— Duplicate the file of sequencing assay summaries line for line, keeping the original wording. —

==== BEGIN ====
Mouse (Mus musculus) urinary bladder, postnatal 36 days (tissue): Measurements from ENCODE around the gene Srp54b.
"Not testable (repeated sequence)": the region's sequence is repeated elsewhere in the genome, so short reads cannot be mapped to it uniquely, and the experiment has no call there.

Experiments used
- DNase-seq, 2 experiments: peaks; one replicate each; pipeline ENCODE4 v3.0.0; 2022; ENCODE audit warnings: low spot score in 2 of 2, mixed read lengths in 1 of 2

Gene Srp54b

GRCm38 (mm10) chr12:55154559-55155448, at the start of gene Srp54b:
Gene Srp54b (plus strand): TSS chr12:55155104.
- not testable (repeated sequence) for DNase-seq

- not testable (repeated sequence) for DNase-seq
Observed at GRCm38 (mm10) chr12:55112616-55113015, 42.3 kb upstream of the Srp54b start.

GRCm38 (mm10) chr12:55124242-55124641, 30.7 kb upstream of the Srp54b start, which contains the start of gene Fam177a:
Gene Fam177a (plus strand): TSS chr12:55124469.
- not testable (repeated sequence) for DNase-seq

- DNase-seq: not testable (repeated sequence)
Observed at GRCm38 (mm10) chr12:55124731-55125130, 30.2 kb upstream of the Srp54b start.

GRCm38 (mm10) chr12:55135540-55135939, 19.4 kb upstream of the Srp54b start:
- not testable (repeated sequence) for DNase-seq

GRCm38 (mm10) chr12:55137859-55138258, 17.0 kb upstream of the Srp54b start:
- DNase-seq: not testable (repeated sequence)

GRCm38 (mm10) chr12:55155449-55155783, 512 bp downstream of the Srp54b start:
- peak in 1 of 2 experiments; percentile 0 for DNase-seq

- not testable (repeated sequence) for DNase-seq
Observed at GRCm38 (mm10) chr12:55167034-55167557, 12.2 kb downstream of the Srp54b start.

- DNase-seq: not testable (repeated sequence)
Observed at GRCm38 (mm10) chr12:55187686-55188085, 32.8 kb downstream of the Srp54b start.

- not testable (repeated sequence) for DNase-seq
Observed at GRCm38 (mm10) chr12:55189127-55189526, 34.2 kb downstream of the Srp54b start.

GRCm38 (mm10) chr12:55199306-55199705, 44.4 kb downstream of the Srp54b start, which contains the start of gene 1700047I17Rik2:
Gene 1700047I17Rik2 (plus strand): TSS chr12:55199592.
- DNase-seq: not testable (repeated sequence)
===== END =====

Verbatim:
Mouse (Mus musculus) urinary bladder, postnatal 36 days (tissue): Measurements from ENCODE around the gene Srp54b.
"Not testable (repeated sequence)": the region's sequence is repeated elsewhere in the genome, so short reads cannot be mapped to it uniquely, and the experiment has no call there.

Experiments used
- DNase-seq, 2 experiments: peaks; one replicate each; pipeline ENCODE4 v3.0.0; 2022; ENCODE audit warnings: low spot score in 2 of 2, mixed read lengths in 1 of 2

Gene Srp54b

GRCm38 (mm10) chr12:55154559-55155448, at the start of gene Srp54b:
Gene Srp54b (plus strand): TSS chr12:55155104.
- not testable (repeated sequence) for DNase-seq

- not testable (repeated sequence) for DNase-seq
Observed at GRCm38 (mm10) chr12:55112616-55113015, 42.3 kb upstream of the Srp54b start.

GRCm38 (mm10) chr12:55124242-55124641, 30.7 kb upstream of the Srp54b start, which contains the start of gene Fam177a:
Gene Fam177a (plus strand): TSS chr12:55124469.
- not testable (repeated sequence) for DNase-seq

- DNase-seq: not testable (repeated sequence)
Observed at GRCm38 (mm10) chr12:55124731-55125130, 30.2 kb upstream of the Srp54b start.

GRCm38 (mm10) chr12:55135540-55135939, 19.4 kb upstream of the Srp54b start:
- not testable (repeated sequence) for DNase-seq

GRCm38 (mm10) chr12:55137859-55138258, 17.0 kb upstream of the Srp54b start:
- DNase-seq: not testable (repeated sequence)

GRCm38 (mm10) chr12:55155449-55155783, 512 bp downstream of the Srp54b start:
- peak in 1 of 2 experiments; percentile 0 for DNase-seq

- not testable (repeated sequence) for DNase-seq
Observed at GRCm38 (mm10) chr12:55167034-55167557, 12.2 kb downstream of the Srp54b start.

- DNase-seq: not testable (repeated sequence)
Observed at GRCm38 (mm10) chr12:55187686-55188085, 32.8 kb downstream of the Srp54b start.

- not testable (repeated sequence) for DNase-seq
Observed at GRCm38 (mm10) chr12:55189127-55189526, 34.2 kb downstream of the Srp54b start.

GRCm38 (mm10) chr12:55199306-55199705, 44.4 kb downstream of the Srp54b start, which contains the start of gene 1700047I17Rik2:
Gene 1700047I17Rik2 (plus strand): TSS chr12:55199592.
- DNase-seq: not testable (repeated sequence)